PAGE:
A pipeline stage wherein an instruction operation code is to be executed is, for instance, adder launch module 32 wherein an add instruction is both recognized and causes data having a proper binding value to be fed to adder 28 wherein a sum is created and then fed to add recover module 34. The result data then propagates to register file 12 and is stored.
In FIG. 2, a representative CFPP module is shown comprising an instruction register 40 and a result register 42. A logic circuit 44 couples instruction register 40 and result register 42 and provides further communication with processor siding modules (not shown). Instruction register 40 comprises plural source registers 46 and 48 and a destination register 50. Each source register has a data section 52 for holding the data to be operated upon. Destination register 50 includes a register section 54 for holding the results of a calculation based upon data held in data sections 52. Instruction register 40 further includes an operand code section 56 for defining an operation to be performed with respect to data held in source registers 46 and 48. Each of the source and destination registers includes a section 58 that carries a binding value (e.g. a register name in register file 12).
In similar manner, result registers 60 and 62 also contain binding value sections 64. By comparison of binding values 58 and 64 in logic circuit 44, a pipeline stage is able to determine which data passing through result register 42 is to be associated with an instruction in instruction register 40.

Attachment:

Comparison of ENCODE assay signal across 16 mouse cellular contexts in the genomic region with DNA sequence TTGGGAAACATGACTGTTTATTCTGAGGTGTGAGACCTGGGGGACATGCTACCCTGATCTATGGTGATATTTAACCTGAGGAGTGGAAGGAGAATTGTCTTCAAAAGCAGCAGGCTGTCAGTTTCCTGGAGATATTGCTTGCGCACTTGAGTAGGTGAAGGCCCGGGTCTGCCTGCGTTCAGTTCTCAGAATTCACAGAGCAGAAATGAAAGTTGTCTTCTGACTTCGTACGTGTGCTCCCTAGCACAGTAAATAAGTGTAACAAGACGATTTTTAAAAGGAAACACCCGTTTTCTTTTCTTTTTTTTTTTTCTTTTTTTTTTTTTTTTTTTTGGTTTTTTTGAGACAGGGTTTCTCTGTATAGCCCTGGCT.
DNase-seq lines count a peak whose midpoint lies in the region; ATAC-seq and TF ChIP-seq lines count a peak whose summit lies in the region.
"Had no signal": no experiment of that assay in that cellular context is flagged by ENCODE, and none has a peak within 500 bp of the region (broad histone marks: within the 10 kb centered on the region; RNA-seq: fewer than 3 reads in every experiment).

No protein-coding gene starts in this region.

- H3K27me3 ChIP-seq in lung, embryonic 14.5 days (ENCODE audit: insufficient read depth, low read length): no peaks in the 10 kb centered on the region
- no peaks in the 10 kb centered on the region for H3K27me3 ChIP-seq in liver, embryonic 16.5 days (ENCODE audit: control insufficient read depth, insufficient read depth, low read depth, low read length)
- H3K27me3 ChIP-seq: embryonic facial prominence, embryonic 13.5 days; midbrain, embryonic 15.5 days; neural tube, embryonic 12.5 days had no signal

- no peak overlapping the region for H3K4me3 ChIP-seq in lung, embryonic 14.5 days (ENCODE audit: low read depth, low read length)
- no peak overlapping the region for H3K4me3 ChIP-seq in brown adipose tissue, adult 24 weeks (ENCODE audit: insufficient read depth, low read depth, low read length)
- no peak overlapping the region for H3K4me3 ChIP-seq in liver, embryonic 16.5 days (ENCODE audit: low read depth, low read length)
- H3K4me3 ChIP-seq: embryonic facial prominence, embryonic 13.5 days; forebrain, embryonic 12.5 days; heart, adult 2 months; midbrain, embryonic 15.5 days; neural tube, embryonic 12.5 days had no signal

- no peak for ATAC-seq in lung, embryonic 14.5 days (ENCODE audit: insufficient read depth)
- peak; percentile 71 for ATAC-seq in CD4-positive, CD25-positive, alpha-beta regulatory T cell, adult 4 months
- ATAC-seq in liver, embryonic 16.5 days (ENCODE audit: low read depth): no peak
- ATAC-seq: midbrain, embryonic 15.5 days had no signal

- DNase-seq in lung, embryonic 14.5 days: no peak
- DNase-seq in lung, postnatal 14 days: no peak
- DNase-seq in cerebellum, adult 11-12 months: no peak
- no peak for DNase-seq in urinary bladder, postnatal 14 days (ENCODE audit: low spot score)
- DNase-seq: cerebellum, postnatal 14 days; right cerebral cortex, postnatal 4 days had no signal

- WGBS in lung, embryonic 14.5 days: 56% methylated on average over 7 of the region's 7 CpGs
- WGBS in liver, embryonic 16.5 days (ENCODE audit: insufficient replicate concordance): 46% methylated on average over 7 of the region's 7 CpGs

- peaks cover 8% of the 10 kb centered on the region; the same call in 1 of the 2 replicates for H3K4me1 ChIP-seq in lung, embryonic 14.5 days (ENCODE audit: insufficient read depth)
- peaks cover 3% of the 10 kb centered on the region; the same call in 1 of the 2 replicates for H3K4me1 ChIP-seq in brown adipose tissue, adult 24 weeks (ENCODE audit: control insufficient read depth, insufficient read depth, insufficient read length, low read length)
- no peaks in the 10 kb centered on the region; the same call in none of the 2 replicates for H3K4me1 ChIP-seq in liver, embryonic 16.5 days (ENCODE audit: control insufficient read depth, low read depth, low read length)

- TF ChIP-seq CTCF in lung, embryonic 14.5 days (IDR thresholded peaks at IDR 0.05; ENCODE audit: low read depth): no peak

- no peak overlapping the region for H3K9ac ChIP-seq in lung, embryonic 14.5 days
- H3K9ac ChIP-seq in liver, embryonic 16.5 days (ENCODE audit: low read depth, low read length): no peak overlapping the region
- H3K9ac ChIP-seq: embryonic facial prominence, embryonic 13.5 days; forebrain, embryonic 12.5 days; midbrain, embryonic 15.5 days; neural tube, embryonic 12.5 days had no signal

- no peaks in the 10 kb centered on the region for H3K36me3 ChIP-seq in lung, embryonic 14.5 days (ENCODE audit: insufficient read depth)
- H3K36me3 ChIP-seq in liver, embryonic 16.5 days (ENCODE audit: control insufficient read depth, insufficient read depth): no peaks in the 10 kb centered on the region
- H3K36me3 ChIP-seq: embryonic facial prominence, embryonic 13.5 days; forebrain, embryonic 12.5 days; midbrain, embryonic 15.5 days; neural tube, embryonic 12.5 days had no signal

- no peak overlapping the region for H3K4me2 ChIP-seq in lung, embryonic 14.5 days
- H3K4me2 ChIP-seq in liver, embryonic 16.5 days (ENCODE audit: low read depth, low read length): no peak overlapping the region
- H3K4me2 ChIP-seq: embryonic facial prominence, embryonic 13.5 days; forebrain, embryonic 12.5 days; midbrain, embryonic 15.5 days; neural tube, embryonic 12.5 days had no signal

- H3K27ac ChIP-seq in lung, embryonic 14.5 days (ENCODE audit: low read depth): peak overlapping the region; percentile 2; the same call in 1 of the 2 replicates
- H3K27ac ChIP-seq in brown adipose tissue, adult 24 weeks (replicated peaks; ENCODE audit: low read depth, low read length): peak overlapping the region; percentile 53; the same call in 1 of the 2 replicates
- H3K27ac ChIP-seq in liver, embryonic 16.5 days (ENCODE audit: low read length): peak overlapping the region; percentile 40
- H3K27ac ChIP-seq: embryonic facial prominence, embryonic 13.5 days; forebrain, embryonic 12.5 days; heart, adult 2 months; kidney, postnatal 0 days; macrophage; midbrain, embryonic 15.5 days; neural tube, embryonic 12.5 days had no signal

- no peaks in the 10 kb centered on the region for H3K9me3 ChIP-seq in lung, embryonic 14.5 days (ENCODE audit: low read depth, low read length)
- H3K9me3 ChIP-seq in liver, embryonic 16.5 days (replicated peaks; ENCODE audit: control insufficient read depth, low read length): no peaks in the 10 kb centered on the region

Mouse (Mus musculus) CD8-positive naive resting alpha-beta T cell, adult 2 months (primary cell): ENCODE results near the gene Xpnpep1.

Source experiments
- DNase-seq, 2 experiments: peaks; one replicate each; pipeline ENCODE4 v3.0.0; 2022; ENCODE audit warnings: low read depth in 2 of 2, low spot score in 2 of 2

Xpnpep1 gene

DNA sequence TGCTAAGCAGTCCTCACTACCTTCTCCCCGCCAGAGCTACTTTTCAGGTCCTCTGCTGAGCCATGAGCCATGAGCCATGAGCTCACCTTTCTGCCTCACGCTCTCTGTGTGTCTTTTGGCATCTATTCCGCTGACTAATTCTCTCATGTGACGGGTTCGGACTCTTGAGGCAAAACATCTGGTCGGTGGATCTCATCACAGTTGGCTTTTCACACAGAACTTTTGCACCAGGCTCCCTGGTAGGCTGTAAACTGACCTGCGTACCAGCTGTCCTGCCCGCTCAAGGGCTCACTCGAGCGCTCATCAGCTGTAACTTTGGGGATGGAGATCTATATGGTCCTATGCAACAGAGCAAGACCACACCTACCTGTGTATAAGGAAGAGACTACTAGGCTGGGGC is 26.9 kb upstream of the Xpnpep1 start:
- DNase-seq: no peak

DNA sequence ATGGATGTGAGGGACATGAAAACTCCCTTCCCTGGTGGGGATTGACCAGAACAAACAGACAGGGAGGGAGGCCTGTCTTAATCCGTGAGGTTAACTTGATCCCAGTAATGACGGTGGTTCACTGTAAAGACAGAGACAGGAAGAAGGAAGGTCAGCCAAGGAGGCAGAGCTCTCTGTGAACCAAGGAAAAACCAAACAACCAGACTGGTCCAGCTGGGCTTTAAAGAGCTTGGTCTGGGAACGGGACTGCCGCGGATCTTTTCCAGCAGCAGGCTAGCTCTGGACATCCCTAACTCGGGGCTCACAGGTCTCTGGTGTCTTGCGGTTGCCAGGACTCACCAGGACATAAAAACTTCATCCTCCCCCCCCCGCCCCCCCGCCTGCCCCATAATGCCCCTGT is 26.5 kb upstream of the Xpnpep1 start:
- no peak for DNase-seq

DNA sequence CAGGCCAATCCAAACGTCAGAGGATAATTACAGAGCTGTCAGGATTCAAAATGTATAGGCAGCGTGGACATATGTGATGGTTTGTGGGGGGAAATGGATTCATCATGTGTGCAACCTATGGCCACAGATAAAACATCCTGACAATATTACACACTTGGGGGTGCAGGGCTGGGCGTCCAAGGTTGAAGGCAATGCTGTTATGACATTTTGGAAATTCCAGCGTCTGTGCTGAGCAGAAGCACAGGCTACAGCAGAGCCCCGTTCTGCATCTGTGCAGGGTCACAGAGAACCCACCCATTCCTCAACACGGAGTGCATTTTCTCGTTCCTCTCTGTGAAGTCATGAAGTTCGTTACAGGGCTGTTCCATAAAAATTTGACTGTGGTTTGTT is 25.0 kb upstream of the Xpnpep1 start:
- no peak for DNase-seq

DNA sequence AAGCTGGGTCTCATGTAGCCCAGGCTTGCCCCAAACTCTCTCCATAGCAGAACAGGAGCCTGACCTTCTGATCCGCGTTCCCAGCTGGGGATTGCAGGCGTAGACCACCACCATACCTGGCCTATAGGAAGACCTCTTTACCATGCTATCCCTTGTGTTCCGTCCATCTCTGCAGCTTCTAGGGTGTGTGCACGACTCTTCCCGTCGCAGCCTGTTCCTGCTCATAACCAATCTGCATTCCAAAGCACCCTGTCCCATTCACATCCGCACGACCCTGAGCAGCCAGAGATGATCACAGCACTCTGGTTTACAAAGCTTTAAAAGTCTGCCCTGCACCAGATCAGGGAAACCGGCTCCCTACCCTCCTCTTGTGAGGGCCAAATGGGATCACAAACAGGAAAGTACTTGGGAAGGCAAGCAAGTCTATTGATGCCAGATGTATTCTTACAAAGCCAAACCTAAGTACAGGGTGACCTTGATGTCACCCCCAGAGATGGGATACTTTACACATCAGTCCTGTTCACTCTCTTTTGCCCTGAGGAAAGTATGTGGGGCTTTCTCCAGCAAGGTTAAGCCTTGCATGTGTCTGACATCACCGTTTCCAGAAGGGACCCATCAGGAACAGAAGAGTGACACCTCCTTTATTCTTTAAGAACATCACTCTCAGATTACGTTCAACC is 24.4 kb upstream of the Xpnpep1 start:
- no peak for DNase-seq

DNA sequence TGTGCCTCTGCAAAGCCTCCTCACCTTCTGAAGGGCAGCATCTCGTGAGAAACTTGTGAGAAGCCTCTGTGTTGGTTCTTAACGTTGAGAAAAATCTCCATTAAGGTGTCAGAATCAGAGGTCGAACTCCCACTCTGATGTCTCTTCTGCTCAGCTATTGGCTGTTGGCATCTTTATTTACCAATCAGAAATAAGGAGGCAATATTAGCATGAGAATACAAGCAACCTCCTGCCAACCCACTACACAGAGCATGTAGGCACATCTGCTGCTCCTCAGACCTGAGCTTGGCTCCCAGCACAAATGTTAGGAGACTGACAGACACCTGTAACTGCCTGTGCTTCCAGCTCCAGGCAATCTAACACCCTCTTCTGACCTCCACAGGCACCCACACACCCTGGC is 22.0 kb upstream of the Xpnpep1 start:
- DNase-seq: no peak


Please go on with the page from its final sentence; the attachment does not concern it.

Each register section in instruction register 40 and result register 42 further includes a validity bit position 66 which indicates whether the data in the register section is "valid" data. If the data is not valid (has not been acted upon, as yet), bit positions 66 indicate the data is invalid.
Whenever an instruction is executed, the results are used in two ways. First, the result is entered in destination section 50 of instruction register 40 and is eventually entered into register file 12. Second, the result data is inserted into the results pipeline so that it may be observed by subsequent instructions. Any later instruction whose binding matches the binding of the result data will acquire the result data by copying and retaining the result data into its instruction register in the instruction pipeline. Such result/instruction binding comparisons are carried out in comparison modules 70 (see FIG. 2).
While the CFPP architecture uses a high performance pipelining architecture, it does not readily lend itself to semi-custom ASIC applications. For instance, a given CFPP is only able to recognize and execute operation codes that are specially designed for implementation by that processor. Further, as presented by Sproull et al., it includes no ability to implement dynamic branch protection or multi-threading wherein plural processes are executed simultaneously.
Accordingly, it is an object of this invention to provide an improved semi-custom ASIC architecture.
It is a further object of this invention to provide a semi-custom CFPP architecture which enables user defined operation codes to be recognized and executed by pipeline stages.
It is yet another object of this invention to provide a semi-custom CFPP architecture for an ASIC with both multi-threading and dynamic branch protection functionalities.